Sunday, July 27, 2014

Shabazz Palaces - Lese Majesty Review

There's something other-worldly about Lese Majesty. I say that as if there's any question, because, to be frank, there isn't. From the mind of Palaceer Lazaro, better known as Ishmael Butler, the 45 minute galactic journey is so compressed, dense & detailed that hearing anything else like it doesn't come around often. There's still some doubt in my mind that Shabazz Palaces' new endeavor formulated in their home studio Protect and Exalt Labs in Seattle, rather than a distant echo from the reverberations of a future Earth, overran & consumed by a mixture of computerized glitches & organic static from a land long gone. Take the intro, Dawn In Luxor, & the closer, Sonic MythMap For The Trip Back, for instance. The former utilizes a diluted, warped ping-pong-esque jolting sound to wake our lone rhythmic lead into consciousness, while the latter suffocates him, not in a drowning bass, but a few unaffected water drops, returning us to a land owned by no man, no crown, no majesty. Shabazz Palaces' latest LP succeeds immensely in reminding us of a time, past & future, un-governed by humans, while simultaneously making an elaborate critique on current culture so enveloped with the ego of the self. 

Before the asphyxiating production dawns on you with Forerunner Foray, the first thing many will notice is the unorthodox flows & lyrics presented to them on the opener. Speaking to NPR, Butler discussed the cryptic dialogue within the album relating to the ego-centric human & how people are "being more concerned about themselves — especially in the rap game, bragging about material things — rather than doing what I think music is really here to do: to unite people . . . We basically wanted to attack that philosophy sonically & with the content of our music." With the sounds exhaustively working behind the scenes it's easy to miss, or miss-interpret, Butler's intricate lyrics. Regardless, the blanketed message is clear; rebelling against societal  norms composed & fabricated by the leaders of the world while persuading listeners to find their inner-selves. Take the lines, "throwing cocktails at the Furher" & "they'll never touch the carpets" off Colluding Oligarchs. The former from the view of anarchists, the latter a hasty response from the arrogant King himself. Both challenge the status quo, something this album does in spades. It's these elaborate re-tellings, told with Butler's glossy-smooth flows, that add yet another layer of depth to Lese Majesty, a layer that exists on top of something so complex by it's own merits that replay-ability in deciphering the LP is near limitless. See, #CAKE & its mockery on our consumerist culture.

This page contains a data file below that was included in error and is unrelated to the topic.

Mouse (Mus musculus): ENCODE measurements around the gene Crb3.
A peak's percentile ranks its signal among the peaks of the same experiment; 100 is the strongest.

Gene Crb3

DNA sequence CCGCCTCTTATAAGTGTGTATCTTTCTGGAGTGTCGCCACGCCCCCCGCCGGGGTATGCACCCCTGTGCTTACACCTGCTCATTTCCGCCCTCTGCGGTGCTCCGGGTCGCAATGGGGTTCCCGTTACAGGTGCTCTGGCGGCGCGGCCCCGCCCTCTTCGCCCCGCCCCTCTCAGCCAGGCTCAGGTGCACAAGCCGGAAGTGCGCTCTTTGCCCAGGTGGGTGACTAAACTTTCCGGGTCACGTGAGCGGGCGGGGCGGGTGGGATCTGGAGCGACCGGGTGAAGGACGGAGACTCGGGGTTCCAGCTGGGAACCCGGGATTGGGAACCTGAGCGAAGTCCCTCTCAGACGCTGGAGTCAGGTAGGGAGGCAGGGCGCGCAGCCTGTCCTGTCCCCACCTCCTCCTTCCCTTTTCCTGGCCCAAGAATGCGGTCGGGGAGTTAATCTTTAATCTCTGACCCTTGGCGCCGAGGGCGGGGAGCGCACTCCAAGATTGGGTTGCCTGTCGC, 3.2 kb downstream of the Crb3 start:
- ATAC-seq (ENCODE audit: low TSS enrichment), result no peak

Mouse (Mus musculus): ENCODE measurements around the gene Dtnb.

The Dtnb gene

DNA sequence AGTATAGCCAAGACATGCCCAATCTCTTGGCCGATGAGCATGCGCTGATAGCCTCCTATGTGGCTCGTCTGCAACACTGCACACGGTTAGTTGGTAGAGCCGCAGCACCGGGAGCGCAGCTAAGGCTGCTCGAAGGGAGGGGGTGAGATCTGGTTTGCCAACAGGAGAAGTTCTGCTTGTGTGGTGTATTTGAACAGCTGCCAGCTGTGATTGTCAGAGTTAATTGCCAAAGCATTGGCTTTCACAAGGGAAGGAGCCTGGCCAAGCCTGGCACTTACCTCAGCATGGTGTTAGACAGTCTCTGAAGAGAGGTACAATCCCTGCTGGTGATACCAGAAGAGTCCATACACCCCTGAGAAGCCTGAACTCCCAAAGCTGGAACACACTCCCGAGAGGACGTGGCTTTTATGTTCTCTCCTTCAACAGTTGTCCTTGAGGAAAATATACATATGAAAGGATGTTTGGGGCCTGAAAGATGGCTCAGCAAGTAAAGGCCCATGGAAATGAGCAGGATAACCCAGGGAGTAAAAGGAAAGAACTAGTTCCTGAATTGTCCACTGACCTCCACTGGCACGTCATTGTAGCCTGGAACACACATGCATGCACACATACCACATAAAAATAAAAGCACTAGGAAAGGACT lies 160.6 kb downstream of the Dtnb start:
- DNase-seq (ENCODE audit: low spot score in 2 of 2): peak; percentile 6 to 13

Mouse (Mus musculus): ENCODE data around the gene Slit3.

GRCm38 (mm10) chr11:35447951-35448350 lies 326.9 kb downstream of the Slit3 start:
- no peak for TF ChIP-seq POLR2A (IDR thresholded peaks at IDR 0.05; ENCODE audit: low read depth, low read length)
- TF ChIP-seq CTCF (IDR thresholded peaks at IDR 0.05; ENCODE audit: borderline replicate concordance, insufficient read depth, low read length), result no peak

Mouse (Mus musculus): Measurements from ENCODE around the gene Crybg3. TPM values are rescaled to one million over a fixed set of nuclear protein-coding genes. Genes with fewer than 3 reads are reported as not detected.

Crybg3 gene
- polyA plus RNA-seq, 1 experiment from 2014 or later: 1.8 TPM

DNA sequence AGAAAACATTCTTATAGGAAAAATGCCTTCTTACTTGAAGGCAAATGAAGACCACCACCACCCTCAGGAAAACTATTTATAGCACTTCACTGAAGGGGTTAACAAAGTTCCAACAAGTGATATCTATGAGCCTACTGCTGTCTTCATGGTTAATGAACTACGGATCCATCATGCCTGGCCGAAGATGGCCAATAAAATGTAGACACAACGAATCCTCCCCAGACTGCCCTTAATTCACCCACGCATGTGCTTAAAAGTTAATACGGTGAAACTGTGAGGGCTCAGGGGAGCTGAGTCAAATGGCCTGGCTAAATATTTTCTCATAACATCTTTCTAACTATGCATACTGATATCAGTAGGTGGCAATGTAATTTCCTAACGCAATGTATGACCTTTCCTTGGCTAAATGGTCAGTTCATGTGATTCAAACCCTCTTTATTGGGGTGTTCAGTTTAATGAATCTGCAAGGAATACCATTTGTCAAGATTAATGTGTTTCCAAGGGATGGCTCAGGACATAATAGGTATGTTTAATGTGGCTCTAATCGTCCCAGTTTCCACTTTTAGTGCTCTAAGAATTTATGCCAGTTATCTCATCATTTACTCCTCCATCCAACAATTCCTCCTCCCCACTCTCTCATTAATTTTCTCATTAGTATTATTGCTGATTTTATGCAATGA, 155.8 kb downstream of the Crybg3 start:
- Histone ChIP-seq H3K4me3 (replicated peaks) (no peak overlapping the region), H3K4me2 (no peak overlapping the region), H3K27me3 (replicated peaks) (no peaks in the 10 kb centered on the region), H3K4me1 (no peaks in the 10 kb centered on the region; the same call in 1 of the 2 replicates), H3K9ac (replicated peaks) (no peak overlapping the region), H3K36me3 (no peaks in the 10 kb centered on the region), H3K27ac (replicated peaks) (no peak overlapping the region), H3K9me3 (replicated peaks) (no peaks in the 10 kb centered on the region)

In many ways, that's how Shabazz's production sounds here, endless. Defining such a work as Hip-Hop would shamefully trivialize its parts. While influences seem bare considering the duo's proclamation of creativity & originality, I can reasonably liken Lese Majesty in equal respects to Afrika Bambaataa, Boards Of Canada, & Kanye West; a sentiment to the genre-defining composition found here. The progression throughout, carrying Butler's voice, sways and swivels. His appearance acts more as another instrument for the production to fiddle with. At times, he's dominating, alluring his lost love in Noetic Noiromantics, in others he's lost himself amongst the rubble, as with Suspicion Of A Shape. In nearly all cases the production, fluctuating constantly, never remaining stagnant, is some of the freshest, most inventive of the year, with hidden signals fading in & out of oblivion for the listener to enjoy anew, finding new sounds each spin. See Solemn Swears. Disappointedly short, filled with ludicrously fun wordplay ("I'm coming up like Donald Duck, I scream & yell like Samuel L"), and yet so deep, like a hollow cavern as you freely cascade down into it's watery depths. Following the earthy beat is Harem Aria, a joyous love song with the sounds soaring into the skies, free to caress the clouds.